City's condemnation plan draws fire

Federal Way’s plans to move forward with condemning portions of five properties in its southwest end elicited angry cries of protest and accusations of corruption at Tuesday’s City Council meeting.

But mood’s had calmed by the end of the meeting as the council advanced the proposal to create a regional stormwater drainage basin for further consideration at its Dec. 18 meeting. Some residents even got personal assurances the council would take a hard look at their concerns.

For years, several southwest Federal Way residents have been troubled with the city’s planned community improvement project in the 356th Street area south of Enterprise Elementary School.

Some have repeatedly complained the residential subdivisions erected by Novi-star Development have created ongoing stormwater flooding problems. As the flooding has worsened, some water has collected in the homes and barns of some residents. The city has since moved to condemn properties to create the basin

One resident, Roy Parke, sold his land to a developer after several legal tussles with the city. On Tuesday, he addressed the council, opposing more condemnation by the city against his former neighbors.

“I’m like most people — don’t know much about the law. But let me tell you: I’ve got an education,” Parke said.

Waving legal documents and newspaper articles in the air, Parke spoke for 15 minutes when Mayor Mike Park told him to sum up his speech. Most citizens addressing the council are granted three minutes per subject per meeting.

Parke reacted angrily when ordered to curtail his comments.

“There’s not a one of you who doesn’t know that there’s something wrong with this condemnation,” he said.

“This is all dirty,” he said before stepping away from the microphone.

“Of course, I wasn’t given the time here to talk when I put up with six years of hell from this city!”

With tension in the room, police chief Anne Kirkpatrick summoned Federal Way police officers to the council chambers where they remained until Parke and nearly two dozen of his supporters departed.

It was unclear whether Parke’s sympathizers lived in areas affected by stormwater floods. Most left mid-meeting with Parke, neglecting to address the council as they had requested to do.

Later in the meeting, city stormwater manager Paul Bucich presented a city staff report to council, indicating that the city’s best option to control runoff was to purchase five pieces of affected land and let the plots exist as a drainage basin. Options to divert the flow west toward the Hylebos wetlands could cost up to $2.5 million, while the land acquisition was estimated to cost the city approximately $365,000, Bucich said in his report. Dredging, too, was expensive and a riskier proposition.

“Sooner or later you’re going to hit groundwater,” he said. “And then what do you do?”

The acquisition was necessary, Bucich argued, to prevent future flooding, avoid more litigation and prevent delays in any more development plans. He said complaints of flooding go back to 1974, and the property acquisition idea first percolated in King County’s 1991 Hylebos Basin Plan. Consultants in further studies recommended obtaining the land to the 320-foot elevation.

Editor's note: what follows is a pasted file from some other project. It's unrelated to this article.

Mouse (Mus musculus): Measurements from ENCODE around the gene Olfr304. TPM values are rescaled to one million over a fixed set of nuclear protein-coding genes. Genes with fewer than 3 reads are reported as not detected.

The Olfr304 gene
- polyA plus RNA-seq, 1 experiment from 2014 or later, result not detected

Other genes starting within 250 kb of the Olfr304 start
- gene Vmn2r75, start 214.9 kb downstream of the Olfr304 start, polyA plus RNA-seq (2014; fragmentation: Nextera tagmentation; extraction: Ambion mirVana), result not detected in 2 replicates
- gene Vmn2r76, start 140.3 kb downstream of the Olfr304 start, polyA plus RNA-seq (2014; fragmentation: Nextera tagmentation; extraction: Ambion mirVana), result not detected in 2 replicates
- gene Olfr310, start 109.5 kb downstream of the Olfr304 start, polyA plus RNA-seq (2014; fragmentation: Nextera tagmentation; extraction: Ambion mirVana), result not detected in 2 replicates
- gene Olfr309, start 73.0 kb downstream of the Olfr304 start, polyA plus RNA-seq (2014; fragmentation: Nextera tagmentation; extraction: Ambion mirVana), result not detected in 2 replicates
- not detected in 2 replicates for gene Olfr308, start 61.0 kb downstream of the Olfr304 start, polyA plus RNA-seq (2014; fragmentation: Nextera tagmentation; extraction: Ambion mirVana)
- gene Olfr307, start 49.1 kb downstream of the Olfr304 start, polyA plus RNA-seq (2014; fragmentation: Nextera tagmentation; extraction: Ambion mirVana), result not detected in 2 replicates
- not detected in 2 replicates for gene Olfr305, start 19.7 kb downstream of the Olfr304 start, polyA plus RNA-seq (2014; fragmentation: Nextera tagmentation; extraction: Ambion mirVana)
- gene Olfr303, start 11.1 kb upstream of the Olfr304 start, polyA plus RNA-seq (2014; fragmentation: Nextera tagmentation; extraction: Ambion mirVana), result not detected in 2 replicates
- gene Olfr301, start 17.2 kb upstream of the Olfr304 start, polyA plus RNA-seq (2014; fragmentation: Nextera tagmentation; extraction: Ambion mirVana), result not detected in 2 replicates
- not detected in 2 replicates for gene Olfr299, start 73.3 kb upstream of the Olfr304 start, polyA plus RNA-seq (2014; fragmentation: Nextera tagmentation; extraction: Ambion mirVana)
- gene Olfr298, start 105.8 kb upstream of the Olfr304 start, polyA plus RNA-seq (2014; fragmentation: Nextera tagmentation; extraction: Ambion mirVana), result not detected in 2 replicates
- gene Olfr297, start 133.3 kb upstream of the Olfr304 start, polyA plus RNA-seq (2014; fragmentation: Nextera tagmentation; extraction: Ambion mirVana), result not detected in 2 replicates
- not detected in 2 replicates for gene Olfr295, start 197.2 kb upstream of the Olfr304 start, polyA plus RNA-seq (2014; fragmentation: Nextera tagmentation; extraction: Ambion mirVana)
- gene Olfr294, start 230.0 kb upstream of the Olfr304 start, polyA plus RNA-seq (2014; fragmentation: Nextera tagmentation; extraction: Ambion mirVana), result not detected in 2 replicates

Area resident Charles Connon rose to disagree with Bucich’s assessment. He stands to lose a quarter acre of his land if the condemnation goes forward. “Why can’t you have the decency to hear the victims’ position,” he asked.

The persons perhaps most impacted by the condemnation proposal are Bob and Patricia Wilson who have lived on the same plot for 24 years.

About three years ago, the city announced it might condemn Wilson’s property, and he was contacted by a city public works employee.

“What they want to take goes right through the middle of our septic field,” Bob Wilson said. “If we don’t get our septic situation squared away, our home could be condemned by the public health department.”

That would mean the couple could lose their home and be forced to move, he said.

The Wilsons met with Bucich and a deputy city attorney on Nov. 28. Bucich suggested moving the drain field to property the city would not absorb, but it’s not yet known if that is feasible. An expert will visit the site next week.

“The city has acknowledged that that is indeed a problem,” Wilson said. “It sounds like they’re going to try to work with us. They don’t anticipate us going all the way to condemnation.”

The city doesn’t want the entire plot, “And obviously, we don’t want to move,” he added. “Fortunately, we’ve not been in a position where we had to sell our house in the meantime, or we would have really been in a pickle.”

In a phone interview following the council meeting, City Attorney Bob Sterbank said he could see no ground for Parke’s concerns. Parke had withdrawn his complaints against the city, and had sold his land to Novastar for more than its market value.

For other residents, the city is leaving the door open to negotiate to purchase the land. In any case, condemnation would have to be approved by a judge, and compensation for the lost land could be determined by jury.

“The conspiracy theory is really a case of no good deed goes unpunished,” Sterbank said.

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